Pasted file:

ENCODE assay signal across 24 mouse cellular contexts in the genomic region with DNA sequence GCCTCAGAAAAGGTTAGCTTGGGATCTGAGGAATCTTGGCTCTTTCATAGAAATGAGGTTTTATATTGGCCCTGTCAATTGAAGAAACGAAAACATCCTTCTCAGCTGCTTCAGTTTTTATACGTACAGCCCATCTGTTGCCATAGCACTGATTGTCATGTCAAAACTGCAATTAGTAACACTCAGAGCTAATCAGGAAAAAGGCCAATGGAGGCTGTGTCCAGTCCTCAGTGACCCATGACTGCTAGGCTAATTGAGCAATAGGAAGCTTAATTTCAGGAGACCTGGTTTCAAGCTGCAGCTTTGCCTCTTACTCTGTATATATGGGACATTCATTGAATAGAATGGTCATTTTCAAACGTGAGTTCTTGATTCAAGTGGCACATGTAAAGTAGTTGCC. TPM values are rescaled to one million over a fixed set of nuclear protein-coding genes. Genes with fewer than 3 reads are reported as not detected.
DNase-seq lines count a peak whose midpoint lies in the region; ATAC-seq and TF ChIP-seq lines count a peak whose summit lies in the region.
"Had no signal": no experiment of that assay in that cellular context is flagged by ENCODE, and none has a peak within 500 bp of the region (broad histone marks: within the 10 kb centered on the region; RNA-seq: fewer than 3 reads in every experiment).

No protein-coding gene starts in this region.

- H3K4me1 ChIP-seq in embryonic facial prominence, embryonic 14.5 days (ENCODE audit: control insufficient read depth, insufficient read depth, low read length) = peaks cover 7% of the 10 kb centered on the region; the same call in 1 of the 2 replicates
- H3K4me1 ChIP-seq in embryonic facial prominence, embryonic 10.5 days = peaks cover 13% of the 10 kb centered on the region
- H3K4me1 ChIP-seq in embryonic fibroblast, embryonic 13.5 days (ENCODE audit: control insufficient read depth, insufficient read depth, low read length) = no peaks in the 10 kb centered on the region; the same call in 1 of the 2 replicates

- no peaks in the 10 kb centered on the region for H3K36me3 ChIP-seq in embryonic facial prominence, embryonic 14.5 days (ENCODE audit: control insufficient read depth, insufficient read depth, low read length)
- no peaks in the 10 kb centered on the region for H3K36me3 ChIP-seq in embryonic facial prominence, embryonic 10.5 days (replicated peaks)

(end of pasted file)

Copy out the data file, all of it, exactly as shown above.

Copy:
ENCODE assay signal across 24 mouse cellular contexts in the genomic region with DNA sequence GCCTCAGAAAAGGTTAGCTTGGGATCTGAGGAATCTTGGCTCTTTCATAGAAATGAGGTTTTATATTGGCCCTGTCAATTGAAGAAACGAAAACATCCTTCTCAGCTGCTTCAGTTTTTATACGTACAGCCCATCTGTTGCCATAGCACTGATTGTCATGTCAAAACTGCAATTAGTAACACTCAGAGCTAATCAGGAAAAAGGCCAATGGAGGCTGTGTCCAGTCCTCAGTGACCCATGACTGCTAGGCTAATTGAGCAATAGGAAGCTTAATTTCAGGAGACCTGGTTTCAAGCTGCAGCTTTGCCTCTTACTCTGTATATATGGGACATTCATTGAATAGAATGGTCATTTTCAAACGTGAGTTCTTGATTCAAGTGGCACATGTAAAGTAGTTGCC. TPM values are rescaled to one million over a fixed set of nuclear protein-coding genes. Genes with fewer than 3 reads are reported as not detected.
DNase-seq lines count a peak whose midpoint lies in the region; ATAC-seq and TF ChIP-seq lines count a peak whose summit lies in the region.
"Had no signal": no experiment of that assay in that cellular context is flagged by ENCODE, and none has a peak within 500 bp of the region (broad histone marks: within the 10 kb centered on the region; RNA-seq: fewer than 3 reads in every experiment).

No protein-coding gene starts in this region.

- H3K4me1 ChIP-seq in embryonic facial prominence, embryonic 14.5 days (ENCODE audit: control insufficient read depth, insufficient read depth, low read length) = peaks cover 7% of the 10 kb centered on the region; the same call in 1 of the 2 replicates
- H3K4me1 ChIP-seq in embryonic facial prominence, embryonic 10.5 days = peaks cover 13% of the 10 kb centered on the region
- H3K4me1 ChIP-seq in embryonic fibroblast, embryonic 13.5 days (ENCODE audit: control insufficient read depth, insufficient read depth, low read length) = no peaks in the 10 kb centered on the region; the same call in 1 of the 2 replicates

- no peaks in the 10 kb centered on the region for H3K36me3 ChIP-seq in embryonic facial prominence, embryonic 14.5 days (ENCODE audit: control insufficient read depth, insufficient read depth, low read length)
- no peaks in the 10 kb centered on the region for H3K36me3 ChIP-seq in embryonic facial prominence, embryonic 10.5 days (replicated peaks)